Sunday, June 10, 2007

Politicians + Sex Spam

I was looking for something interesting to blog about today. Our PM's wedding seemed to have sucked up so much newsprint that no other interesting news was getting through. However, this little bit of news did get through. It's so funny that I just had to blog about it.

The news is about an email that was sent to the various print media in Malaysia. The email supposedly contains doctored graphical images of some DAP politicians engaged in sex acts. That alone isn't very funny, but the political finger pointing and mud slinging that ensued, sure is. The DAP asserts that "certain quarters are resorting to this immoral and unscrupulous act to defame DAP," while the MCA says that "someone in DAP is using this as a cheap tactic to divert people’s attention from their own crisis". The question now is, whether or not we can find out who actually sent the emails out? To answer this question, I will digress briefly into how Internet email is set up.

Simple Mail Transport Protocol (SMTP) was one of the early transport protocols developed for the Internet. It is the second most widely used service on the Internet, after the web. It's primary task was to ferret mail from one Mail Transfer Agent (MTA) to another. In no part of this protocol was it necessary to verify or specify that another MTA was legit, much less actually verify that a user is legit. Anyone who uses email must know that it is fairly trivial to fake someone else's email address. All you need to do is change your From address to that of another person. SMTP merely requires that the From field be an email address in a valid format.

However, it is not quite so simple to actually fake the path of travel for the email. Once a person sends off an email, the email is relayed from one MTA to another until it finally reaches the receipients mailbox. Along the way, the MTA usually tags the email to indicate it's source. Hence, it is quite possible to tell which MTAs that particular email was routed through, just by looking at the right email headers. So, even if the From field may say the sender is, the email headers have to also say that it's from the email server. Thanks to the spammers, most MTA these days require a valid reverse-DNS entry before they will relay mail from a foreign MTA. This means that if an MTA claims to be and wishes to relay email to, the MTA@thestar will check that the IP address actually corresponds to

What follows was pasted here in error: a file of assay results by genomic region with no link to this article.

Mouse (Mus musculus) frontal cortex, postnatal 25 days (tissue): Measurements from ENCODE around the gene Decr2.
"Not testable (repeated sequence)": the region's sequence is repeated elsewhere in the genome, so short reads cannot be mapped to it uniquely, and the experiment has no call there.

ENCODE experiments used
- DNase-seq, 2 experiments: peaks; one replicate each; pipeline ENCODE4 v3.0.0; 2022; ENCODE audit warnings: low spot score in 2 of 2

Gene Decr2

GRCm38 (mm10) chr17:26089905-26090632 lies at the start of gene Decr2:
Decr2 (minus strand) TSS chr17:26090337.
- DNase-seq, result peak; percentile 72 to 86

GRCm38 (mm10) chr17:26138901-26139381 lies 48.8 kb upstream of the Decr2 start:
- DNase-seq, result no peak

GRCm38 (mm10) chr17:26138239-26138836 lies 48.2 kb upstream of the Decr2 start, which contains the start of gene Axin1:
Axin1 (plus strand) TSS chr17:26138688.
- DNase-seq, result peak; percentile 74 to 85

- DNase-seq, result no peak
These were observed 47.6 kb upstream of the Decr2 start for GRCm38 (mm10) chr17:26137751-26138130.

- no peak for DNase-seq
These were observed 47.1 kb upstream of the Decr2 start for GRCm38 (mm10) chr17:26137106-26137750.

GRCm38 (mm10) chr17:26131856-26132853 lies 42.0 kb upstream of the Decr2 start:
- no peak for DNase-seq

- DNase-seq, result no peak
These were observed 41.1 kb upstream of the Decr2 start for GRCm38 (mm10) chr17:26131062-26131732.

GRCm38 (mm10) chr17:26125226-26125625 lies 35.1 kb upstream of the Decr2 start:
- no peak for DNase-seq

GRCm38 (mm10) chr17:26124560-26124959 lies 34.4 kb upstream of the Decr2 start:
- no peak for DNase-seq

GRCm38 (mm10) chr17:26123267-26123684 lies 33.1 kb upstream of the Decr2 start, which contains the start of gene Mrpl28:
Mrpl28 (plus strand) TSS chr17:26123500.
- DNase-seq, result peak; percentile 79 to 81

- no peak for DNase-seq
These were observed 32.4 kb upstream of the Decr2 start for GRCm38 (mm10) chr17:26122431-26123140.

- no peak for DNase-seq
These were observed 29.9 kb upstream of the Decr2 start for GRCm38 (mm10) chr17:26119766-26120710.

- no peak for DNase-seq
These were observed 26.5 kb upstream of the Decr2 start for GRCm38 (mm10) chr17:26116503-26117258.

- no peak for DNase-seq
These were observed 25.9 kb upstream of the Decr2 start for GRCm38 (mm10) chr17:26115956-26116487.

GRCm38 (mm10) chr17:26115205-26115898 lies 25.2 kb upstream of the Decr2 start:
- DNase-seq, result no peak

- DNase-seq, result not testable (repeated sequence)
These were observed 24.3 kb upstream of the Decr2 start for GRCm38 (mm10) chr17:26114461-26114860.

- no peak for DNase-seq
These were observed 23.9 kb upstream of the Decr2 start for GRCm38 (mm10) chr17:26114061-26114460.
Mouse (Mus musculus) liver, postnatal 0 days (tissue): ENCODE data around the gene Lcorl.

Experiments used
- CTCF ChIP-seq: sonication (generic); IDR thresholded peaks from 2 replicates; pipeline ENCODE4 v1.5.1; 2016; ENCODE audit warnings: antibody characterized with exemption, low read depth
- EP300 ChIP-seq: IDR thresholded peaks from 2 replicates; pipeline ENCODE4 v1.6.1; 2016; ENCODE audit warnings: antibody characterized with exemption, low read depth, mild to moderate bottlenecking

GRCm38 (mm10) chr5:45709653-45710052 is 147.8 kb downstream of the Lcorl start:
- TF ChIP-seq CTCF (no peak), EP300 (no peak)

So, at the very least, it would be fairly trivial to trace the source of an email to a specific source server and date/time. From there, a simple request by the proper authorities to the appropriate NOC should give us the username and IP for the particular sender. However, it would still be next to impossible to prove who actually sent the email unless the sender was stupid enough to either do it from his office or home. If the person was smart enough to use a public Internet cafe, the trail will get cold at this point.

Or does it? Actually, it doesn't have to get cold. All this information is merely a start. How this information is used after that, depends on the investigators. With help from an ISP, an IP can be traced down to a specific geographic area. Knowing the senders actual account can also help with smoking the sender out. What I'm trying to say is that, Internet forensics can only provide us with so much useful information. Beyond that, it would still take regular police work to actually catch the person.

So, in this case, I doubt that anyone will spend that much effort on it. Nobody lost millions of dollars due to this. Only some feelings might have been hurt. However, I can expect both sides to trade some words over this for a few days. There might even be some quips and comments made about it in parliament. Anyway, it's just something interesting to read about.

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